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Everything You Need to Know about Private Money Lending

Wondering should I get a personal loan or get money from private lenders? Here's everything you need to know about private money lenders.

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When it comes to finding the right loan for your small business, understanding the different kinds of loans and what they bring to the table is key. Loans from private individuals and groups and those that are issued by banks are generally what small business owners are looking for.

Both private loans and bank loans have attractive benefits. However, these loans also have their share of downsides to keep in mind. Researching both types of loans is instrumental in picking the one most suitable for your particular small business needs.

Private Lenders

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Private loans are capital that private investors or lenders/companies lend out for investments. These lenders typically follow unorthodox qualifying rules and issue loans with more expensive terms because of the above-average risk they’re prepared to take on.

These loans are often awarded to entrepreneurs and small business owners who don’t qualify for standard bank loans. There are many reasons why small business owners might seek out private lending instead of a traditional bank loan. The PMLG provides a list of reasons why these loans are sought after, including:

  • A need to make extensive repairs on a property to renovate it or “fix-and-flip.”
  • The desire to find better loan-to-value rates than what banks normally grant.
  • Require money for projects that are difficult for banks to fund, such as land or construction projects located in areas with higher-than-average default rates.

Bank Loans

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Bank loans are capital issued and lent to businesses and individuals by banks or third parties to finance medium- to long-term business projects or assignments. With these loans, the bank sets a fixed period over which the loan must be repaid, along with the interest rate and amount of the repayments. All banks have access to federal funds, which has been at a relatively low rate of 2.5% since December 19th, 2018.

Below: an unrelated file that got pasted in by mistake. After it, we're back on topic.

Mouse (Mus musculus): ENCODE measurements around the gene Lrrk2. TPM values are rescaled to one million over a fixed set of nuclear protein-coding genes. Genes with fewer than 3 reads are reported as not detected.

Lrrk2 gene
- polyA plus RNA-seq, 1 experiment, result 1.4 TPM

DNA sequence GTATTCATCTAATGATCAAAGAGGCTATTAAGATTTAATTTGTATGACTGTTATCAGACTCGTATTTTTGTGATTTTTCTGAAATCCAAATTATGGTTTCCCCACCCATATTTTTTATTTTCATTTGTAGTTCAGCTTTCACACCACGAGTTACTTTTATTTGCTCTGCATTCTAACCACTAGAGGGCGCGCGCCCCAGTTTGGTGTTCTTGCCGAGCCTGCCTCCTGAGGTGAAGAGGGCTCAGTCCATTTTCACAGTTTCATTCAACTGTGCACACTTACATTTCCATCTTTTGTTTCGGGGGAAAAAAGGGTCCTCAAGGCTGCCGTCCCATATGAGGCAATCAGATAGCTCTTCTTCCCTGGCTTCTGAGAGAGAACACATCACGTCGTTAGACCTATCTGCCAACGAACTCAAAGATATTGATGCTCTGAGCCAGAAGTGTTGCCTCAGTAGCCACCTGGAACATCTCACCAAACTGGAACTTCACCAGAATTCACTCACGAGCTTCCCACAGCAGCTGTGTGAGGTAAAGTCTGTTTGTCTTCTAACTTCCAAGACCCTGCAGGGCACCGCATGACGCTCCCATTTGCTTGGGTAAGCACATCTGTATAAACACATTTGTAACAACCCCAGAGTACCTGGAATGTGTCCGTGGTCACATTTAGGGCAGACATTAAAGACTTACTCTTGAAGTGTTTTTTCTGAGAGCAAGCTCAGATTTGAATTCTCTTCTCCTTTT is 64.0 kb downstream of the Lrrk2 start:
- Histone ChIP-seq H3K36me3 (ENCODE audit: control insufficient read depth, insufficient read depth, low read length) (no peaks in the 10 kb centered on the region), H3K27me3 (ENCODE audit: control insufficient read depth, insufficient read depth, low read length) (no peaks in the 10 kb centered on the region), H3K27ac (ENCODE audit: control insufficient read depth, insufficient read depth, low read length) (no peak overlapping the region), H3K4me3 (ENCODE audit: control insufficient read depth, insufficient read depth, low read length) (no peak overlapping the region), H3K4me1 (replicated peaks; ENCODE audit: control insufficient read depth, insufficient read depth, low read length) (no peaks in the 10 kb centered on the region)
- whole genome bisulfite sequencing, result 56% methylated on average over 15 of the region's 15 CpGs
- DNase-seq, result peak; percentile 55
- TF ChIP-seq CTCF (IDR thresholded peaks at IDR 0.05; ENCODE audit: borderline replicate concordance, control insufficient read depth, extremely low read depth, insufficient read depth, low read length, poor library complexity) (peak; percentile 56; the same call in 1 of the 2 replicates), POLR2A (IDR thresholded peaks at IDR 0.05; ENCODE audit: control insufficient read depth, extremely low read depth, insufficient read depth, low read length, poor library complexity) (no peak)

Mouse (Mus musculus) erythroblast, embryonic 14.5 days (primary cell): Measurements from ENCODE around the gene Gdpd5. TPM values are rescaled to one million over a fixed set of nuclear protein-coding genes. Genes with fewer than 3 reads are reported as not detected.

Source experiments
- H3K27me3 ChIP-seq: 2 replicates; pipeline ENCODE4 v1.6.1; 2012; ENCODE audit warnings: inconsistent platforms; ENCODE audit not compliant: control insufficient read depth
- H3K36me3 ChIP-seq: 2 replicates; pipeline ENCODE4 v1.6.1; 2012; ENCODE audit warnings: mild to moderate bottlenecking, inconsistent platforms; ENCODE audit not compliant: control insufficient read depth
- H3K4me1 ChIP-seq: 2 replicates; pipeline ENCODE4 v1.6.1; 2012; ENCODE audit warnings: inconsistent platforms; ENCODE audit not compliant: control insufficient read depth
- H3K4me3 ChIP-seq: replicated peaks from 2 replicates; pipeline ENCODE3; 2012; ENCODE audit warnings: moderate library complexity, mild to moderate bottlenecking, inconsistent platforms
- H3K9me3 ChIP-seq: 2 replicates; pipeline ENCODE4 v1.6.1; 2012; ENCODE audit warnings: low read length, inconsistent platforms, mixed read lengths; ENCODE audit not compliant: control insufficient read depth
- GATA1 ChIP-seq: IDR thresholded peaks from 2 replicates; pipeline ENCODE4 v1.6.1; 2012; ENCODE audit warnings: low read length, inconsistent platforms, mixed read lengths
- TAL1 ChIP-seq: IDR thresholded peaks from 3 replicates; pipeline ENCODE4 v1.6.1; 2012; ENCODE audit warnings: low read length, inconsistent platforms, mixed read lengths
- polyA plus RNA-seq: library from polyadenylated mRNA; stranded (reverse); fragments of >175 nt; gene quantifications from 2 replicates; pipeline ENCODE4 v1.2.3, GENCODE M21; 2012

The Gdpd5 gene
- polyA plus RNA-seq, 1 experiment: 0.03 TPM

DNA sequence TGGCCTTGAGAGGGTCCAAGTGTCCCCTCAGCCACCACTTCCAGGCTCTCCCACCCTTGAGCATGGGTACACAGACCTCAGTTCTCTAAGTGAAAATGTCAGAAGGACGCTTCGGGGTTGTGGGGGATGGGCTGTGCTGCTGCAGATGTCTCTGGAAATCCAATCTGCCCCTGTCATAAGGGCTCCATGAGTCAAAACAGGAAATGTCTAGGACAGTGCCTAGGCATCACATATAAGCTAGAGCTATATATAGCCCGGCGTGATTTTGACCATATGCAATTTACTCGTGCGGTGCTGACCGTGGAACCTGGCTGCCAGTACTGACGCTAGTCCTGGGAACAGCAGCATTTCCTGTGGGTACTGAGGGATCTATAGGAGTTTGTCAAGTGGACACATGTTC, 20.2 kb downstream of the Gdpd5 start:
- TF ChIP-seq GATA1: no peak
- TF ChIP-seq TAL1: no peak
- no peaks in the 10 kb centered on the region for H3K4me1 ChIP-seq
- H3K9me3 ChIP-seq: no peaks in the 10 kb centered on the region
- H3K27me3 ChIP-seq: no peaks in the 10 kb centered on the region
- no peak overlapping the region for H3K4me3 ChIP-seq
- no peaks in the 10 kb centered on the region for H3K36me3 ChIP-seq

While private lenders consider credit scores as a factor for issuing loans, banks use credit scores as the primary factor for making the decision to approve a loan or not.

Banks also require loan borrowers to have good credit with documented sources of income. More often than not nowadays, banks use automated underwriting software to make the final decision to approve or reject a loan application.

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Private Lenders: Pros and Cons

The following are the benefits and hazards of choosing private loans to finance small business projects, as stated by the PMLG:

Pros:

  • Loans can be originated faster than bank loans.
  • They can be approved with fewer pieces of documentation than bank loans.
  • Private lenders are more willing to accept different forms of collateral than what banks usually accept.

Cons:

  • Private lenders have higher costs for loans being issued, which is reflected in their loan rates.
  • It’s more difficult for newer business owners to obtain large business loans, often with unfavorable terms, like higher interest rates or smaller amounts than under normal circumstances.

Bank Loans: Pros and Cons

Pros:

  • Banks have a lower cost of funds than private lenders because their depositors keep most of their money in checking and savings accounts.
  • Due to the low cost of funds, banks don’t have to charge as much as private lenders to earn the spread needed to keep their businesses in operation.
  • The interest paid on your bank loan is a tax-deductible expense, so long as it’s used for business-related reasons.

Cons:

  • Banks usually won’t lend to small business startups or businesses that aren’t very profitable or have low cash flow as they are deemed too high-risk.
  • They don’t have much of an incentive to negotiate terms with the borrower, as banks have multiple ways to earn revenue, such as from collecting fees and investing the funds from their depositors in stocks and bonds.
  • Banks are generally unable to lend to new or small, early-stage businesses due to restrictive regulations.

Conclusion

So, in the end, which type of loan is the best option for a small business owner? Ultimately, it depends on your credit score, borrower criteria, and funding timeline.

If your small business is in a tight bind for funding, you have a low credit score and you only need the funding temporarily, taking a private loan might be your best bet.

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John Meeks
John is a freelance writer specializing in finance and entrepreneurship. He also consults clients about financial management and small business solutions.

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